Mike Williams – Player-X?

Mike Williams – Player-X?

Dumpster diving for players you can give a second or less for is one of my favorite things. It’s just like going into the liquor store and buying a cheap bourbon you’ve never heard of before. Sometimes it’s shit like Old Tub, sorry Jim Beam, or sometimes it’s Eagle Rare, thanks Buffalo Trace. I think there are a multitude of players that can help you win a title but this article will focus on one in particular that has huge upside and is tied to a young and rising QB who recently set records.

Player and College

Roger Goodell steps up to the podium and does his usual, “With the 7th pick in the 2017 NFL Draft, the San Diego Chargers select…..” that’s right, we are talking Mike Williams. The dynamic WR out of Clemson at 6’3” tall and 225 pounds was touted by pff.com as dominant at the catch point, slant threat, physical, and excellent hands. They also stated he needed to be paired with a QB that is “aggressive and allows him to win at the catch point in contested situations.” Mike Williams burst onto the scene as a sophomore going over 1000 yards in just 12 games. His junior season was cut short by a neck injury but he proceeded to come back in his Senior season and go for over 1300 yards and 11 TD.


NFL Career

When entering the draft, PFF talked about Mike needing a guy who would let him go up and get the ball.  In 2018, Williams’ 2nd season, Phillip Rivers ranked as #20 in deep ball pass attempts (20+ yards) and Mike only had 11 targets all season over 20 yards. One would think that he had a down season however, all things considered he had a solid sophomore campaign as he tied for the 6th most red zone targets inside the 10 (9 targets) and turned 6 of them into TD’s. He proved in 2018 that he is a red zone threat and that TD equity can be expected.

In 2019, we all had hopes that Mike would explode and have that 3rd year breakout and in a way he sort of did. Phillip Rivers changed his tune and was top 5 in deep shots  and Mike turned that into a 20+ yard per catch season. Combining that with his redzone upside he could have been a solid WR2 with WR1 upside. It didn’t happen that way though, he jumped in red zone targets (15) but only converted 2 of them. This is a drastic difference. He shifted to the most targeted air yards per attempt at 17.4 but couldn’t convert in the red zone. This is a tale of two seasons. 

Going into 2020 the community had high expectations for Mike to combine his prior two seasons and be a late round steal in drafts. With a rookie QB coming in, the question was how could he perform with Tyrod Taylor and Herbert. At face value he performed poorly as he finished the season with 756 yards and 5 TD’s (WR 48 in ppr). If you look closer and do some extrapolation, you may like what you see. Mike left two games early and missed two additional games. If you just look at the 12 games he played and go based on averages he would have been just under 1000 yards with 7 TD’s, and that’s with a rookie QB.  Now with year two of Justin Herbert, LA picking up his fifth year option (which shouldn’t be overlooked),  and all the hype around him filling the X role within the new offense being brought by offensive coordinator Joe Lombardi, we can expect him to put up even better numbers. Your argument may be Keenan Allen is really the alpha but something to think about is in the only 2 seasons that Joe has been an OC he supported 2 excellent WR seasons with Golden Tate and Calvin Johnson (table below)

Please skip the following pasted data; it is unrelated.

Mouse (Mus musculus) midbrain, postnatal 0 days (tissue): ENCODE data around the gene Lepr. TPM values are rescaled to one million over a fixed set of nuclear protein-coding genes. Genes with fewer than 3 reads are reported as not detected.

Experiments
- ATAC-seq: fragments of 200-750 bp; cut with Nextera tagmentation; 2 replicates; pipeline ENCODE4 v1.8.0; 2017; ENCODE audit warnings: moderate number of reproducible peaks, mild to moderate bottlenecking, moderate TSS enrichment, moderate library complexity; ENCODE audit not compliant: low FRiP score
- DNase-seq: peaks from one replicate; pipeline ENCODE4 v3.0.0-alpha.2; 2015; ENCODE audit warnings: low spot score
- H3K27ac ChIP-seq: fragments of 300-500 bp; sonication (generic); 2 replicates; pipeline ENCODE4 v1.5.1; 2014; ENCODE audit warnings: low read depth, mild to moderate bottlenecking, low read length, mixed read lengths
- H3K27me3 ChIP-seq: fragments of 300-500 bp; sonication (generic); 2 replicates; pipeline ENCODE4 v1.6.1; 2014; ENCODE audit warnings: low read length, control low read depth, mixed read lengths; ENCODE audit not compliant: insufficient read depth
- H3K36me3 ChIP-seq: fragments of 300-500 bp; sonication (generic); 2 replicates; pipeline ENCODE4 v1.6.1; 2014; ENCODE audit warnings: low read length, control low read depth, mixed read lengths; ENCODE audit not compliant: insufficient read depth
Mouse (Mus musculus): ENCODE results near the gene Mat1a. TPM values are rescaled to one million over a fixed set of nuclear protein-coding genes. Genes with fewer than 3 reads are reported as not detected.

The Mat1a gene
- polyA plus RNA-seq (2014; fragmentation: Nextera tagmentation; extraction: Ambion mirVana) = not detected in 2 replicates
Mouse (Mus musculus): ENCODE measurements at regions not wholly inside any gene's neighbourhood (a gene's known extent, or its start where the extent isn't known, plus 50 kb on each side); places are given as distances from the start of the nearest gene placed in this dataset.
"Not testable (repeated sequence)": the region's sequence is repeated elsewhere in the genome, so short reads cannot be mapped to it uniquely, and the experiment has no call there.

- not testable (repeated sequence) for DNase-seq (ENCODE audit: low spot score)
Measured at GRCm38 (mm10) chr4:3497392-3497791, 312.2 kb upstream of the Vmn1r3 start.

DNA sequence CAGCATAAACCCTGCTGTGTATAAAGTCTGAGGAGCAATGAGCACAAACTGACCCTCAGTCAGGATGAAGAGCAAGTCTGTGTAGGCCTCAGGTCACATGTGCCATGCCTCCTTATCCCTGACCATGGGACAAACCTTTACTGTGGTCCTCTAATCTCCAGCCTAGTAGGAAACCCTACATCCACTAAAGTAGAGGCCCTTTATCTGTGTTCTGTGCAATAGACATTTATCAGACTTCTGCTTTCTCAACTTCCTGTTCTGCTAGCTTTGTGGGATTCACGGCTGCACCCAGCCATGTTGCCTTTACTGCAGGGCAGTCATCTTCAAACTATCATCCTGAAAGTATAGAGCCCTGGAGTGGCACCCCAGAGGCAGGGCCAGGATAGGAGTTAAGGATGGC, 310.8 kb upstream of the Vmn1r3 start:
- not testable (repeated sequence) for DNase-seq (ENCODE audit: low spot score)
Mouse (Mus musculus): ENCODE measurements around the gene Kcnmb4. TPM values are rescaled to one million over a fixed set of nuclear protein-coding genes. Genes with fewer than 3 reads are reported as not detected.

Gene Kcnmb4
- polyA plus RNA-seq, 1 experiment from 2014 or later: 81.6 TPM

What do the analytics say?

So everyone wants to see metrics or analytics that support growth and couple that with opportunity. So what if the stats (per PFF.com) said that he is better against man coverage than Cortland Sutton, Chase Claypool, DJ Chark, DJ Moore, and Tyler Lockett? All of which have a higher ADP. What if the stats (per PFF.com) say that he is better against zone coverage than Jerry Jeudy, Amari Cooper and Dionte Johnson.  Again, all of which are going significantly before Mike Williams. He led the league in ADOT against zone coverage among qualified WR and was 2nd in ADOT against man coverage behind only Tyreek Hill. Lastly he had the third most contested targets behind Devante Parker and Allen Robinson but had a better catch rate than both of them.

All those stats without his name would tell you to buy. Now tie him to a young stud QB, new proven OC, and hype and you have yourself a sleeper folks. A guy that is currently going as WR59 around Nyheim Hines, Darnell Mooney, Gus Edwards, and Tyler Higbee. Mike Williams is an absolute steal and will at an absolute minimum be a WR2 with huge weeks in your lineup.


What should I pay for him?

This is a complete upside play but I think fits for teams in various situations whether rebuilding or contending. Contending teams can look to give up a young WR asset like Rashod Bateman or Elijah Moore for him in the hopes you see the upside discussed. Rebuilding teams can look to move a second round pick for him in the hopes to either flip him for a first in season or hold as a solid WR in his prime with, fingers crossed, a new contract to stay with Justin Herbert.

Some recent proof that this is his current value via DLF:

  • Lamichael Perine and a 2022 2nd Rounder
  • 2022 2nd and 3rd Rounder
  • Marquez Callaway and a 2022 3rd Rounder

I would smash Mike Williams all day everyday in these trades.  

In summary, the game of dynasty is like the stock market, buy and sell players at the right time to ensure you always are gaining value and contending at the same time. Mike Williams gives you the upside play at a cheaper than dirt price to help you in whatever situation your dynasty team is in.

2021 Projections:

134 Targets, 75 Catches, 1203 Yards, and 10 TD (WR12)

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